“Measurement Monday”: One Facility’s Approach to Standardizing Skin Impairment Documentation

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Suzanne Stewart, MS, RN, CWOCN; Sally Bennett, MS, RN; Angela Blokzyl, BSN, RN, CCRN; Winnie Bowman, RN; Ida Butcher, LPN; Kelly Chapman, RN; Kelly Koop, RNC; Barb Lebo, RN; Diane Siebecker, BSN, RN, BC; Heidi Signs, RNC; Jane Streeter, RNC; Catherine Russo, RN, BC; and Susan Wenzel, RN, CCRN

The first review was conducted to look for a mnemonic. When none was found, a second review was conducted to search for other assessment and documentation strategies. Thus, the literature review was conducted to 1) determine if any particular phrases or mnemonics existed to standardize the wound assessment process, such as a regular day of the week; and 2) find the best evidence addressing the wound assessment process, including measurement and documentation. No date or language restrictions were imposed on the search. Five clinical studies, 10 review articles, two practice guidelines, and one patient safety guideline/study/review publication were used to guide wound documentation improvement efforts.

     Standardization of wound assessment process and wound measurement techniques. One review of the literature described the need for and methods of accurate wound assessment, including a framework for practice and accurate, uniform terms for assessment and documentation and the use of a mnemonic phrase to facilitate the practice of consistent wound assessment.5 No studies related to the designation of a specific day of the week for impaired skin documentation were found.

     Best evidence of the assessment process. The literature identified a lack of consistency in practice and documentation as areas of concern. Subjective measurements of the wound bed — including descriptions of drainage, tissue appearance, edema, wound edges, and the surrounding skin — also were found to contribute to wound assessment inconsistencies.5 The literature review underscored that quantitative measurement of wounds is necessary for consistent documentation and allows the practitioner to evaluate treatment effectiveness.

     Studies describing different wound measurement techniques (eg, rulers, wound tracings or molds, and photographs) affirm that a standardized method of wound measurement is necessary to ensure consistent patient care. Langemo et al11 evaluated four ruler length-and-width measurement techniques using plaster-of-Paris models to determine the closest measurement of actual surface area of a wound, subsequently recommending that clinicians measuring the wounds using a ruler use the same technique each time. The authors also recommended the measurement technique of “longest head to toe and the widest width side to side, perpendicular to length.”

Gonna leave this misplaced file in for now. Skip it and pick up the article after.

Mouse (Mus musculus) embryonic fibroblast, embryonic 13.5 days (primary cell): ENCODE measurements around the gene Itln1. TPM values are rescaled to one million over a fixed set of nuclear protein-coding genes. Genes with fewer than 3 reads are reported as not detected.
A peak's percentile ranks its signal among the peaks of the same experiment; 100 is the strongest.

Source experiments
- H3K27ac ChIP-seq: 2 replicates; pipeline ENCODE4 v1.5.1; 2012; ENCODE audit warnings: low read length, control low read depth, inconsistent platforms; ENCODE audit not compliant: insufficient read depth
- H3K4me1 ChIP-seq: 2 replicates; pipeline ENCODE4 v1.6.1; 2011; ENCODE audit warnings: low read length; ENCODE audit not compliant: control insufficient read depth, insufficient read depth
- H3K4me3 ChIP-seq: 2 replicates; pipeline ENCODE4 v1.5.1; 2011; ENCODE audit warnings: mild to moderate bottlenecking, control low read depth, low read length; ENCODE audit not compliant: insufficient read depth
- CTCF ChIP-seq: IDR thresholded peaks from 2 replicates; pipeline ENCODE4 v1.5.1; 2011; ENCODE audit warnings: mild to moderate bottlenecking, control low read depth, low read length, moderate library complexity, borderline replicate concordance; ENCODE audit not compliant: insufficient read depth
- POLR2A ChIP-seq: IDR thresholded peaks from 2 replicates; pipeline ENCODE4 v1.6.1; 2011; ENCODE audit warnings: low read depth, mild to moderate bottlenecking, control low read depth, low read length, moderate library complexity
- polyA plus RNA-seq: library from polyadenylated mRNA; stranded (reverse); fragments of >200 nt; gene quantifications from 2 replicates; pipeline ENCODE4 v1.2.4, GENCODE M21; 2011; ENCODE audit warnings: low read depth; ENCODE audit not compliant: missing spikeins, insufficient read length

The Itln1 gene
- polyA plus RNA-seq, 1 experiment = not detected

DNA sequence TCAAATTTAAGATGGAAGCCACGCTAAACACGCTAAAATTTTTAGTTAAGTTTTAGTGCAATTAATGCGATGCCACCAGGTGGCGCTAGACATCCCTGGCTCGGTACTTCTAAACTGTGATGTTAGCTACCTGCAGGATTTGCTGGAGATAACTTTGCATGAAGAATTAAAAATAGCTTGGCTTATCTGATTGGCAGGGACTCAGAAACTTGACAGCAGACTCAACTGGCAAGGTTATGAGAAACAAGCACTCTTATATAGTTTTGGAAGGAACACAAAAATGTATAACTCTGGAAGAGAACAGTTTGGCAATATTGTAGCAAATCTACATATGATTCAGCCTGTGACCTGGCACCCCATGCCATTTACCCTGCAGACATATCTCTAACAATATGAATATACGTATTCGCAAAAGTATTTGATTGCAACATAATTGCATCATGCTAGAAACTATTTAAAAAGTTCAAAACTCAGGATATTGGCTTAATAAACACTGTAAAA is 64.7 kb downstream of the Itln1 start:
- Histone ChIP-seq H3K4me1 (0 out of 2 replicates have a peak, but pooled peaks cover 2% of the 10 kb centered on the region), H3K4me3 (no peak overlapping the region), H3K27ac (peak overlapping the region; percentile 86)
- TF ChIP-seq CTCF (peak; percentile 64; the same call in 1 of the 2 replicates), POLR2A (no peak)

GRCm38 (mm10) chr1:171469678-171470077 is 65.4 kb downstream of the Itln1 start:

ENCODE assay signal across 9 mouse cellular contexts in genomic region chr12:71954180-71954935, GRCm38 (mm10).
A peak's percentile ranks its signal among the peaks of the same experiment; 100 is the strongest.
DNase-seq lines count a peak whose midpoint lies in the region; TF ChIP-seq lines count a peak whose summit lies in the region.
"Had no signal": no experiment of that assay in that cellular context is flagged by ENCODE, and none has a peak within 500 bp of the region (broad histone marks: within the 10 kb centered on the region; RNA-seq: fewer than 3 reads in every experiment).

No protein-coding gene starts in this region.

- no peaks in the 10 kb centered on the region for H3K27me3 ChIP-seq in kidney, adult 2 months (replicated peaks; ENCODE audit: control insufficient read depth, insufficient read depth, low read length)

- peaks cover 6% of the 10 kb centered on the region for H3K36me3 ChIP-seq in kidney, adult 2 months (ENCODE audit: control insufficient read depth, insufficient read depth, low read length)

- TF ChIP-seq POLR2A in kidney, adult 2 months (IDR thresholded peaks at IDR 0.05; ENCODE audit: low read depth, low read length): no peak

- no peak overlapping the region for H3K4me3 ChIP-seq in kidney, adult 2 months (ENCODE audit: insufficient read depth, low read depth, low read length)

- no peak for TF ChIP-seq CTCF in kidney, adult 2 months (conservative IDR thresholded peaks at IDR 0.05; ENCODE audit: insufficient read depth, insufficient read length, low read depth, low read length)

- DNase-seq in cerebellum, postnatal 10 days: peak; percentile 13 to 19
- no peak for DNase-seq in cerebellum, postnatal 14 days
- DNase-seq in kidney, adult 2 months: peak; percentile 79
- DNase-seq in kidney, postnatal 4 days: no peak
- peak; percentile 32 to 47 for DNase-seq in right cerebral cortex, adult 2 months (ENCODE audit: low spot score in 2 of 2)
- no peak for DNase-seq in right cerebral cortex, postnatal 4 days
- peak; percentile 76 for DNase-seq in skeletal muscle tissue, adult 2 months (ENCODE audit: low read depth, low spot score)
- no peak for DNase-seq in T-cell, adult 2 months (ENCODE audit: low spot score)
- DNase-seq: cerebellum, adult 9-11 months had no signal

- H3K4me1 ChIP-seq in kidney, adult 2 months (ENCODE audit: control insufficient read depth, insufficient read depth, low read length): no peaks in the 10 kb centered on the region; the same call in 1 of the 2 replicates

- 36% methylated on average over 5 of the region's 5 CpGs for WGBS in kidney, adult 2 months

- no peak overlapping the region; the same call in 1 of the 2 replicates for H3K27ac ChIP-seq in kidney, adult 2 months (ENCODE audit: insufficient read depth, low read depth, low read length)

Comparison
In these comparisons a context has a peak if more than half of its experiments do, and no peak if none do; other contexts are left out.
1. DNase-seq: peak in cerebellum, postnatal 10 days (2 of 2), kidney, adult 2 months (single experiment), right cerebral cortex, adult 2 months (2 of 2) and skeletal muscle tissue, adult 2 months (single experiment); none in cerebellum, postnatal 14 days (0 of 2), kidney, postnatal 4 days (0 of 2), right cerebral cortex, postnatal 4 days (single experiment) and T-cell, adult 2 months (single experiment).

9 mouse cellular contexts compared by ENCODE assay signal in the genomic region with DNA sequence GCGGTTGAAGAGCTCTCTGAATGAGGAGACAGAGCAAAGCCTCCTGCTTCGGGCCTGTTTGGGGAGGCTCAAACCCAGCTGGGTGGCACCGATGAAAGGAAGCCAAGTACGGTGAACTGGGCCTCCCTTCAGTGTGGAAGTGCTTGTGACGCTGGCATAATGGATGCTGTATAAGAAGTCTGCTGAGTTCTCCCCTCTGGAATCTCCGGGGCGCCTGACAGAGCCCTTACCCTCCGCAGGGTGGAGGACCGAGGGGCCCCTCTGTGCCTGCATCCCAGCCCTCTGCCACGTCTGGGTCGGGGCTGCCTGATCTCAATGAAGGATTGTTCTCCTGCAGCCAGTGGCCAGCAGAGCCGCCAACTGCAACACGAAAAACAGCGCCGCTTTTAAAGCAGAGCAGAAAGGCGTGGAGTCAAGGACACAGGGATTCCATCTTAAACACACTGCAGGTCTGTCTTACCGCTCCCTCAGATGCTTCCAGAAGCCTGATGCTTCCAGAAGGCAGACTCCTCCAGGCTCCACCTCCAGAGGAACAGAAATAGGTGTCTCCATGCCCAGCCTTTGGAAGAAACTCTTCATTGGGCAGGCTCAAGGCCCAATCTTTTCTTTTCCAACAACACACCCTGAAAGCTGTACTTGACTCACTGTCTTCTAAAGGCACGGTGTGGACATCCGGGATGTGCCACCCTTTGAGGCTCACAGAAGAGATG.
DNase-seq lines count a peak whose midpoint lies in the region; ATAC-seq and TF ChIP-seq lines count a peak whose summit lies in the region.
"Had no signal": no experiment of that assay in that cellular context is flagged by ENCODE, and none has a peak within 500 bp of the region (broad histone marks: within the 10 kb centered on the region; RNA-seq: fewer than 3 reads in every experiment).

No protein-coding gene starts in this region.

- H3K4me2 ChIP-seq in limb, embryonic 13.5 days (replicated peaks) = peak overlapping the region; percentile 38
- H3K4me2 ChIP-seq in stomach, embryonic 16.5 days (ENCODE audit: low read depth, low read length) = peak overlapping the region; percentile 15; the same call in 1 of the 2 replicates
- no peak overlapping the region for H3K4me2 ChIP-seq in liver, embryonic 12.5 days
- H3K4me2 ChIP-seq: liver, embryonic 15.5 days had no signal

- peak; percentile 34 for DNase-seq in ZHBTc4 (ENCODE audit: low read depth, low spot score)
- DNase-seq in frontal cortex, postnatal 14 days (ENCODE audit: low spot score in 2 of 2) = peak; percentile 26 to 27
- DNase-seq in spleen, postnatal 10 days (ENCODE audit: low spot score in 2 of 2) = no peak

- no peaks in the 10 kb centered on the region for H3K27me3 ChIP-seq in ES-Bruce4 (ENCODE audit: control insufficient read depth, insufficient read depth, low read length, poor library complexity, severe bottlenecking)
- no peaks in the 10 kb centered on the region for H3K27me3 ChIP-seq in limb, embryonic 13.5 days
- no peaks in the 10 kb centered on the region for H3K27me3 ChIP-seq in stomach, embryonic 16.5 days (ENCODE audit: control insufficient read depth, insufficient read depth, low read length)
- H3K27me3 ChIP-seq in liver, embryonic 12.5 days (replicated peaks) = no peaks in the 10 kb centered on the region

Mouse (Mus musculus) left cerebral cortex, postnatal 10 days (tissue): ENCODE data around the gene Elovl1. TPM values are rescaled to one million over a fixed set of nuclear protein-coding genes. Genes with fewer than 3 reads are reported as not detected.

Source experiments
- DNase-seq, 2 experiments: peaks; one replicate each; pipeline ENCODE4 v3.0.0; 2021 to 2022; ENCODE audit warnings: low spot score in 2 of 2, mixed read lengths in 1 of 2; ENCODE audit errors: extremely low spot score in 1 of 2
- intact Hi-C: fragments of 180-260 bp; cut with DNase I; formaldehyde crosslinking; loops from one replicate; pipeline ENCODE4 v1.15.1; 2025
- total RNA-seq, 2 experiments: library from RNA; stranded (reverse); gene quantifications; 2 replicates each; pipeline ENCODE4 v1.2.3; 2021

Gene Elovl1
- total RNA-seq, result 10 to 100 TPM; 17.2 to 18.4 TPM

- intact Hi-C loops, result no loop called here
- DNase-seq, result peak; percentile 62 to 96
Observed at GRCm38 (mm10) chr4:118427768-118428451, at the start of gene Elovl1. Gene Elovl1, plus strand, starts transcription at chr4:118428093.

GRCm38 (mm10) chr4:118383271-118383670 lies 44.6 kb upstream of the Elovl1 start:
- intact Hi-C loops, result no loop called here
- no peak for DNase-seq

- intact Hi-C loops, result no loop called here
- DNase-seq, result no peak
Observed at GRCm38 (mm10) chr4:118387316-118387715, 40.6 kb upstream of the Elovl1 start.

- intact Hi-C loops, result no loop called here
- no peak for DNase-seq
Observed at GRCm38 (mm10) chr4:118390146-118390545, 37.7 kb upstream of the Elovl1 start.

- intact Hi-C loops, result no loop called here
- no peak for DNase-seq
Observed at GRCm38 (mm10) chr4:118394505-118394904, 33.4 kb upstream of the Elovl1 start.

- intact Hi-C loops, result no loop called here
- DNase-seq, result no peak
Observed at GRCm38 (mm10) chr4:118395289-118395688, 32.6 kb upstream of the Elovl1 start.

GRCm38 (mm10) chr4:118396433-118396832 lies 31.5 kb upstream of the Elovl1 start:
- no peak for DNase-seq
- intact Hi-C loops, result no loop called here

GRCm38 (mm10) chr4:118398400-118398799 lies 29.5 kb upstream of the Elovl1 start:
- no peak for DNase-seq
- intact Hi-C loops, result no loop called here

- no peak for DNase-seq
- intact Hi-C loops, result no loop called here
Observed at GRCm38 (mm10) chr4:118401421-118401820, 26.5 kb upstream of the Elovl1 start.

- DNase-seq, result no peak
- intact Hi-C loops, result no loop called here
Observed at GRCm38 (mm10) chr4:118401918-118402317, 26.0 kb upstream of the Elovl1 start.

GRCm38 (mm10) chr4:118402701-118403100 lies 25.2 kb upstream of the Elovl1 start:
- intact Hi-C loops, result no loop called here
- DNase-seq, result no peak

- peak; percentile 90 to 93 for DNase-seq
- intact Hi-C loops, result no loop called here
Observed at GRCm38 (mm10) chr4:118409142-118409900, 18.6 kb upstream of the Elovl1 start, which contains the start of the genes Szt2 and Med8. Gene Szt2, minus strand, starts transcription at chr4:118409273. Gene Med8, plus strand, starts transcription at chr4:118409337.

The literature also noted that initial assessments of impaired skin such as pressure ulcers or wounds should include documentation of the impairment, including location and wound measurements.12 These assessment details must be measured consistently and documented regularly in the chart. Recommendations for measurement frequency vary, from each dressing change to weekly assessments to deterioration of patient condition. Inconsistent assessments and failure to assess and document impaired skin on admission is common.13

     Reports about the use of wound documentation tools and protocols such as the Pressure Ulcer Prevention Protocol Interventions (PUPPI )14 and Barber Measuring Tool15 have been published. No information about tools or protocols that included the use of a consistent day-of-the-week mnemonic to remind staff that wound measurement is due could be found in the literature.

     Within the past decade, imaging has been used to enhance wound measurement documentation. Houghton et al16 evaluated the validity and reliability of wound photography and found wound photographs to be reliable when the photography was completed by persons who had adequate clinical experience in chronic wound care.


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2. Wound, Ostomy, and Continence Nurses Society. Guideline for Prevention and Management of Pressure Ulcers. Mt. Laurel, NJ: Wound, Ostomy, Continence Nurses Society;2003:3.
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13. O’Brien SP, Wind S, van Rijswijk L, Kerstein MD. Sequential biannual prevalence studies of pressure ulcers at Allegheny-Hahnemann University Hospital. Ostomy Wound Manage. 1998;44(3A suppl):78S– 88S.
14.Catania K, Huang C, James P, Ohr M, Madison M, Moran M. PUPPI: the pressure ulcer prevention protocol interventions. AJN. 2007;107(4):44–52.
15. Barber S. A clinically relevant wound assessment method to monitor healing progression. Ostomy Wound Manage. 2008;54(3):42–49.
16. Houghton PE, Kincaid CB, Campbell KE, Woodbury MG, Keast DH. Photographic assessment of the appearance of chronic pressure and leg ulcers. Ostomy Wound Manage. 2000;46(4):20–30.
17. Dufrene C. Photography as an adjunct in pressure ulcer documentation. Crit Care Nurs Quarterly. 2009;32(2):77–80.
18. Plassman P, Melhuish JM, Harding KG. Methods of measuring wound size: a comparative study. Ostomy Wound Manage. 1994;40(7):50–60.

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